The project is based on the idea of a multi-reflector light space with a background in the artistic experimental spaces of the 20th century. It stretches from Walter Ruttmann’s film Sinfonie der Großstadt and Laszlo Moholy-Nagy’s light-space modulator to the light ballets of the ZERO artists, from Bruce Nauman’s Green Corridor to immersive colored light spaces. As an installation in the museum space, res.o.nant is both site-specific and situation-related, which is why the examination of Libeskind’s museum idea and his performative understanding of space was deepened. Secondly, points of contact between Libeskind’s radical edge-of-order geometry and the malleability of his material concrete with Kuball’s projection art and the malleability of his material light were shown without implying similar intentions on the part of the artists. Finally, the relationship to temporally layered memory and social spaces in the city of Berlin was put into relation with each other in the two artistic projects. On the one hand, Kuball’s installation can be interpreted as a further drawing of an imaginary space into an architectural (building) body and into human resonance bodies. On the other hand, the cross-border markings, projections and sound performances in the public space of the urban district present themselves as a clearly institution-critical variant of a hybrid new public art. In contrast to performative action art, however, the artist quickly withdraws from the (partial) public sphere marked by him in order to leave the field to the coincidence of processes such as the “audience” that is difficult to control outside the museum space. In relation to the Berlin memory and social spaces in and around the Jewish Museum Berlin, the resonance space project is therefore also related to current socio-cultural conditions and thus not only site-specific, but site-responsive. Libeskind and Kuball meet in the conviction that aesthetic imagination and sensitivity through resonances can also change the ethical imagination and persuasiveness of a society. The subject-centered modern aesthetics of reception remained trapped in the cycle between alienation and confirmation of the ego in its relationship to the “world”, to its objects, images or constellations, and seldom opens the door to different views, different ways of thinking or different feelings. By extending Libeskind’s musical-architectural resonance by the contemporary sociological dimension and stimulating resonance phenomena as an almost culture- and norm-free educational process of pure aìsthesís, Kuball Libeskind overcomes the viewer’s self-reference to the image. The opening of the hermetically closed museum space can also be interpreted symbolically as an indication of the social significance of resonances in contemporary theories of participation. The ” uncanny ” voids are released by res.o.nant from their embedding in the museum narrative and transformed as a resonance space for contemporary communication and educational processes. Unfortunately, for the duration of the project, the reactions of the international visitors to the JMB to the temporary installation and its extension into the surrounding urban space were not recorded. However, this does not diminish the conceptual and intellectual claim of this complex project, which differs significantly from merely spatial light-sound installations in its range of process-like and participative components. The openness of interpretation and ambivalence of the voids ultimately also applies to Kuball’s conceptual engagement with Libeskind’s metaphorical spaces in the JMB: “What is important is the experience you get from it. The interpretation is open”[26]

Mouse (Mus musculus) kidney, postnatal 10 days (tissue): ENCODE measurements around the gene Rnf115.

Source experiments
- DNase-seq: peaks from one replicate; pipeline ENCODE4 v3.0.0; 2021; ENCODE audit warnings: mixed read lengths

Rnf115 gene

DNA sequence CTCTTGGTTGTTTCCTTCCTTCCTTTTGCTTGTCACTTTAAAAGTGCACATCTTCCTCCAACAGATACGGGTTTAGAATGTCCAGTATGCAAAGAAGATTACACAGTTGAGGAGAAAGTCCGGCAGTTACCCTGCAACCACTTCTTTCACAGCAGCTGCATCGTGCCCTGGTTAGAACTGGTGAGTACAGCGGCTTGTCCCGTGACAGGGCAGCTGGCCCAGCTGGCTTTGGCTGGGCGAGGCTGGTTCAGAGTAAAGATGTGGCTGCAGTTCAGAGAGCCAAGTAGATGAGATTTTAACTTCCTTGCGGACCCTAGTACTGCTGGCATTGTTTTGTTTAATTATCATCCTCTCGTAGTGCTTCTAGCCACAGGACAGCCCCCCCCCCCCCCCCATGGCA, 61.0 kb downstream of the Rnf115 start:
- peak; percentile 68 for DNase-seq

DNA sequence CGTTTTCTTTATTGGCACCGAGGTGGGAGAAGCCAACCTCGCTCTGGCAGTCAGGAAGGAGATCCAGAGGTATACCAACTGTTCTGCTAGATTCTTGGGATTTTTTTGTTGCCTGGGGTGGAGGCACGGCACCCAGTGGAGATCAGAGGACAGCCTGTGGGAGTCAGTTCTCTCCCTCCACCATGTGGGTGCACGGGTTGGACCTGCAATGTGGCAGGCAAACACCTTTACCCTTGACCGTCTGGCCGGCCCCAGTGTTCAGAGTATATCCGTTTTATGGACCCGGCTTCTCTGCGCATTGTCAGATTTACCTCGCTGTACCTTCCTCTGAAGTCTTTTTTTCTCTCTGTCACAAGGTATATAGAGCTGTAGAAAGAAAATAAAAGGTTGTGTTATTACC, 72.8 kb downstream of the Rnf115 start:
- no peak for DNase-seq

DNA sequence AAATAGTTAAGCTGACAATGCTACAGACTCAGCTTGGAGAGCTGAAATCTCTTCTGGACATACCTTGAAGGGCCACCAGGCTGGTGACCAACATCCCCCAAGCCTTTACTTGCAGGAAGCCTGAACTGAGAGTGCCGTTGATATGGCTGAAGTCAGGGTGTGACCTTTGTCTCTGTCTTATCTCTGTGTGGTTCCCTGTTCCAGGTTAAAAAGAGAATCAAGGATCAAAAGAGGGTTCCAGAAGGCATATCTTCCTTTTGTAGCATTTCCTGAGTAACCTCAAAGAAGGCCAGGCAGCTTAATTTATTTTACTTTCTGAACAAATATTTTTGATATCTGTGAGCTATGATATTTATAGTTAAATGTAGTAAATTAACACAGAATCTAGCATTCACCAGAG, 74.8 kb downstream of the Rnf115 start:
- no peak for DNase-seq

[1] Daniel Libeskind’s architectural model of this project is lined with text pages of the Bible and is now in the collection of the Museum of Modern Art New York.